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Lauren MagazinerLauren Magaziner grew up in New Hope, Pennsylvania, where she spent her childhood with her nose in a book and her fingers curled over a keyboard.

She currently lives in Brooklyn where she writes humorous, whimsical, wonky children’s books. She also now works for two delightful Scholastic classroom magazines, and her coworkers still think her last name is a hoax. She loves writing short stories, plays, and articles for the magazine and creating online teaching resources.

You can find Lauren on her website, facebook, or twitter.

Photo of Patrick SamphireDinosaur hunter. Accidental archeologist. Armchair adventurer. Some of these things may not be true about Patrick Samphire. What is true is that Patrick is the author of the extremely thrilling and sometimes funny middle grade adventure, Secrets of the Dragon Tomb (Christy Ottaviano Books / Henry Holt / Macmillan), coming your way in Spring 2015. He lives in Wales, U.K., where it occasionally doesn’t rain.

All Four Kids: An Interview with Jen Swann Downey, Author of The Ninja Librarians: The Accidental Keyhand


Today we’re talking with Jen Swann Downey, author of the madcap middle grade adventure, The Ninja Librarians: The Accidental Keyhand.


Cover of 'The Ninja Librarians: The Accidental Keyhand'When Dorrie and her brother Marcus chase Moe—an unusually foul-tempered mongoose—into the janitor’s closet of their local library, they make an astonishing discovery: the headquarters of a secret society of ninja librarians.

Their mission: protect those whose words get them into trouble, anywhere in the world and at any time in history.

Petrarch’s Library is an amazing, jumbled, time-traveling secret base that can dock anywhere there’s trouble, like the Spanish Inquisition, or ancient Greece, or…Passaic, New Jersey. Dorrie would love nothing more than to join the society, fighting injustice with a real sword! But when a traitor surfaces, she and Marcus are prime suspects. Can they clear their names before the only passage back to the twenty-first century closes forever?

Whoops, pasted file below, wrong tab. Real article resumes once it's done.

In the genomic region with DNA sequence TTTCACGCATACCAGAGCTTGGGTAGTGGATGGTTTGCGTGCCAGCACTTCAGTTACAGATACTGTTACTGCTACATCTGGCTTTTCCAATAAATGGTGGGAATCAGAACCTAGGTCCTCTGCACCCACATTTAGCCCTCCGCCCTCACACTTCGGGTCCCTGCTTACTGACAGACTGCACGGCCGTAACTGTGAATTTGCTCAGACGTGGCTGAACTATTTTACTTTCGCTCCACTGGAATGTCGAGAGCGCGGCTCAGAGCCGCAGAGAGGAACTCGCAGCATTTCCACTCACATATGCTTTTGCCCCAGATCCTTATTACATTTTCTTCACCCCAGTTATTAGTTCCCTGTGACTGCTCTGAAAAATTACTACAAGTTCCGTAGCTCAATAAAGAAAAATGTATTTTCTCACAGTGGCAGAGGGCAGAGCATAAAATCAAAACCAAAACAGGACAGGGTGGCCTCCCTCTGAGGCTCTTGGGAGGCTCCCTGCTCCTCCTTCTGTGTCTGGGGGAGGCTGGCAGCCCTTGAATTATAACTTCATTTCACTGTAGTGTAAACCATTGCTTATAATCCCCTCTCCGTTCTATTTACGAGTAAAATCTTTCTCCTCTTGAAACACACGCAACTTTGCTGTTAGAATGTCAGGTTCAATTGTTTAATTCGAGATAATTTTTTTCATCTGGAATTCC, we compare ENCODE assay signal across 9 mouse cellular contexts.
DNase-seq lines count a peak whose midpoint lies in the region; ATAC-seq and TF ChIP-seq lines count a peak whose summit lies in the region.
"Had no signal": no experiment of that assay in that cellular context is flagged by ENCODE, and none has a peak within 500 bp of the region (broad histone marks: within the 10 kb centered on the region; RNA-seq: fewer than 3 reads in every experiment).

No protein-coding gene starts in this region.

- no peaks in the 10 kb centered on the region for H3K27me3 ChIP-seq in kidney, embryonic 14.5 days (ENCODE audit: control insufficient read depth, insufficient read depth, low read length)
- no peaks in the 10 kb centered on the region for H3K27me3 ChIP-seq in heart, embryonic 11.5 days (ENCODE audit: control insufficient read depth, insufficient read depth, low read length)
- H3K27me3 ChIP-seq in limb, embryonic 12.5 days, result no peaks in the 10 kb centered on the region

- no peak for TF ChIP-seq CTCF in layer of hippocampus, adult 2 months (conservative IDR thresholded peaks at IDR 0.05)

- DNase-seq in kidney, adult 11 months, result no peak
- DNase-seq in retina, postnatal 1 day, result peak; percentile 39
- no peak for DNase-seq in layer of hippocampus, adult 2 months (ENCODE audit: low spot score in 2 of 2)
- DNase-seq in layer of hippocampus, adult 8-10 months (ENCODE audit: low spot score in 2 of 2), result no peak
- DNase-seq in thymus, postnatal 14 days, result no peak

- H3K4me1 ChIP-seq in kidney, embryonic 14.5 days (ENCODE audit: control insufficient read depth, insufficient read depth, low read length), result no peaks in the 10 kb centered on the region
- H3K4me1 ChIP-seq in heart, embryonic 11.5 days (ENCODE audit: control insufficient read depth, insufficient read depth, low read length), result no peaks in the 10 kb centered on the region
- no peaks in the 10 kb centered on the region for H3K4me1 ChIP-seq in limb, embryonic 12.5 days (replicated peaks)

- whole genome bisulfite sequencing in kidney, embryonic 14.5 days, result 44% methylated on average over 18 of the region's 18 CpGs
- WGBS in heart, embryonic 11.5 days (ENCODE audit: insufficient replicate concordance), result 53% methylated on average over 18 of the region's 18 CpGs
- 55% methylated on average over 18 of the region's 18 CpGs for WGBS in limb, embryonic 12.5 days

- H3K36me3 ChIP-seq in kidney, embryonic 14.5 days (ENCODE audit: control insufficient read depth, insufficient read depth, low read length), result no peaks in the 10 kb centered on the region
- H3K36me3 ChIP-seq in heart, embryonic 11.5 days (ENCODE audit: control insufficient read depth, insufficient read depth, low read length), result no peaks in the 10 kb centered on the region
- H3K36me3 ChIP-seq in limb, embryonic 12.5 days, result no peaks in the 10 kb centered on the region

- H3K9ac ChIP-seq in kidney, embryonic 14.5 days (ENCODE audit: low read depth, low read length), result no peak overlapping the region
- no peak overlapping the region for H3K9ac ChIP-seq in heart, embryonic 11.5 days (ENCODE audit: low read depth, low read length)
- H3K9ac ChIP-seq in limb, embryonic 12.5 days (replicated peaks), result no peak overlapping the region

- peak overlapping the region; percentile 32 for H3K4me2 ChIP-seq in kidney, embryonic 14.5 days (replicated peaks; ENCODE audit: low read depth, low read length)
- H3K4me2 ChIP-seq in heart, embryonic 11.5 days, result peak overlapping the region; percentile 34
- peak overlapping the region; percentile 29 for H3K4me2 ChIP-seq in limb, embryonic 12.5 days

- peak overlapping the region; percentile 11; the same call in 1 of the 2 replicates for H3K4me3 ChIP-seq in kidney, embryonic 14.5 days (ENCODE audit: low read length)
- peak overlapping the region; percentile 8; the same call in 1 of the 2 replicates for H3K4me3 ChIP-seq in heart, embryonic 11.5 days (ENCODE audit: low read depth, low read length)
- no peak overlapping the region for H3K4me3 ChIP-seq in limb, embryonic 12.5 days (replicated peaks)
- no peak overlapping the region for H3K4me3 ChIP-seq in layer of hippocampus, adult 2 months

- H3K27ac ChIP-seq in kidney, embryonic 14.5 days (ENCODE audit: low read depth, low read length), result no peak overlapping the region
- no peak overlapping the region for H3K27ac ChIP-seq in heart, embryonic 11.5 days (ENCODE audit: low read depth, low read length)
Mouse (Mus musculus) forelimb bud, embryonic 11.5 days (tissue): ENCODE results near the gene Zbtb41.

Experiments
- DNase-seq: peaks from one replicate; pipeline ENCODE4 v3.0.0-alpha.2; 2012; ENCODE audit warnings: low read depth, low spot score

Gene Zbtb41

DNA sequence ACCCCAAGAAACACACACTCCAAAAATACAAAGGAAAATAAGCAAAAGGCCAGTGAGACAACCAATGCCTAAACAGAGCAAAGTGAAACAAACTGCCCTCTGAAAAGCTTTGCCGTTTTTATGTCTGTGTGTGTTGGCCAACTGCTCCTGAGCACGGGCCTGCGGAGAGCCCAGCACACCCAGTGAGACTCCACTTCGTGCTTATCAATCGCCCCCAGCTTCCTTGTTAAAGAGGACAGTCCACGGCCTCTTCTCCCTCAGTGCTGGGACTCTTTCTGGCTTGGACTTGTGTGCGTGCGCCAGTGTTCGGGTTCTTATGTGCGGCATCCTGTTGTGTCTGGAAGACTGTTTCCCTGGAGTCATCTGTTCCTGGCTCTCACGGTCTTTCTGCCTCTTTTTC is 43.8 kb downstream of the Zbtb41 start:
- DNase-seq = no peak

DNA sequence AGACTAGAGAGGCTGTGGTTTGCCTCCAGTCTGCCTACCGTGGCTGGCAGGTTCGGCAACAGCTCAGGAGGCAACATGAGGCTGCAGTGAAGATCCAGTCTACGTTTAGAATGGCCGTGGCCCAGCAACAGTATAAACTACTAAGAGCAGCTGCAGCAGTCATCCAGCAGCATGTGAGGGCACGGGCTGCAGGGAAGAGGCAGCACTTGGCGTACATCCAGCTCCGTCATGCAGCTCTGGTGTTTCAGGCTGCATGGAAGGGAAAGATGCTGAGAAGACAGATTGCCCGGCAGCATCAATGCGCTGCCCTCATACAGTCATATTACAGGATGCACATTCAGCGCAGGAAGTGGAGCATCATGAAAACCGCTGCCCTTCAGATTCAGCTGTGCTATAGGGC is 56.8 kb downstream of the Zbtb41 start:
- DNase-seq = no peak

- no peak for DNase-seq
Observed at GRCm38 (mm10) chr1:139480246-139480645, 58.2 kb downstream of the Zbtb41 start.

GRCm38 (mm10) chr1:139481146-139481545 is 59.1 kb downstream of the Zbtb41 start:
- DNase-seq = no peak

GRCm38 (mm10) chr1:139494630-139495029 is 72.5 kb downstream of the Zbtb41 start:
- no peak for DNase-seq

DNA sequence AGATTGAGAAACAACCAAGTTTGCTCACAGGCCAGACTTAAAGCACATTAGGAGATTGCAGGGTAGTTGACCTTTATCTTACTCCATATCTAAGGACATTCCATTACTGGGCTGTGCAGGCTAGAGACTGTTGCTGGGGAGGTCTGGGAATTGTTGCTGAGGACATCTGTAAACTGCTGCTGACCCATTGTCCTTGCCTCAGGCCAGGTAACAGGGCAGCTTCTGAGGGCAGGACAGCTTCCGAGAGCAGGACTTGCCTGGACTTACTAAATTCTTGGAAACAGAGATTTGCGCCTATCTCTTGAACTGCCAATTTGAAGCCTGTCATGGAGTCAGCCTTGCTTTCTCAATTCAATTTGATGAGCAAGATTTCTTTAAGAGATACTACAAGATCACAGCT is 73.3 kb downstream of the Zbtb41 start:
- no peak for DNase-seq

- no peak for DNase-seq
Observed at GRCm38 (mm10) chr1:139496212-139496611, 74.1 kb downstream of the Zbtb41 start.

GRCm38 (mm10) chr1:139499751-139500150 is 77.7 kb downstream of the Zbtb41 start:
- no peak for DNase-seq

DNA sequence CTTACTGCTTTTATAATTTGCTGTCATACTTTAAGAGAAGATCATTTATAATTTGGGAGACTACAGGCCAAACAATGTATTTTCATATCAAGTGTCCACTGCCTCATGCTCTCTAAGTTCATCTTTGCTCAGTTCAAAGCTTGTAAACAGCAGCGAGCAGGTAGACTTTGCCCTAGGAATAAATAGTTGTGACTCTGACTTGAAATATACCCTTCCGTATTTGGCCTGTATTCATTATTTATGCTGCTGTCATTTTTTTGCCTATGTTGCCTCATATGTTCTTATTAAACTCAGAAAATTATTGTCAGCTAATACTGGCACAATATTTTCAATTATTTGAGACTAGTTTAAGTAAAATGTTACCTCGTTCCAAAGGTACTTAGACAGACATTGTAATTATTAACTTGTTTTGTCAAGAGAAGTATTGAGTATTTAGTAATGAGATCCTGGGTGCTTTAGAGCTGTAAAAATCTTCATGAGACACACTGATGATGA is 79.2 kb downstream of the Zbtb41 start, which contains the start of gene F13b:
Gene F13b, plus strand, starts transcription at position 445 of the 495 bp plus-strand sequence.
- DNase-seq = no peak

The Ninja Librarians will be published on April 15th 2014 by Sourcebooks Jabberwocky.

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Hi Jen. Congratulations on the publication of The Ninja Librarians: The Accidental Keyhand! Can you start by telling us what or who inspired you to become a writer in the first place?

I explicitly said “I want to be a ____” MANY times in my young life. Often I shouted it. For instance, after watching a mini-documentary on Zoom (old PBS kids show for those not quite as ancient as I am.) about a kid who jogged regularly, I absolutely instantaneously wanted to become a “jogger”. (I did get a “jogging suit” for my birthday but sadly, after two very demanding “jogs” around the block, I gave up on the Zoom “kid-jogger” dream.

I’m not sure, however, that I ever said (or shouted) “I want to be a writer”. I just wrote. From the time I was eight, when I got my first diary. (Blue with gold lines inside. “Today, Alexis and I bothered her next door neighbor…” Riveting stuff!).

Before anyone despairs about ever publishing a book because of how you didn’t start writing when you were eight, let me assure you that I was almost entirely disinterested in writing stories. I wrote journal entries, to do lists, rules for neighborhood clubs, letters to George McGovern (He sent back a pin!), notes home from camp, more diary entries detailing all the ways in which I had fallen madly in love with Steve Dent, and then his friend Norby Bryzinsky, and then his friend Lyle Dalton, and neighborhood newsletters, and then articles in grubby neighborhood newspapers, and then not so grubby publications, and then one day I did feel inspired to say: I want to write a book. A kid’s book. For the not so young, not so old kids. A book about a kid and a library.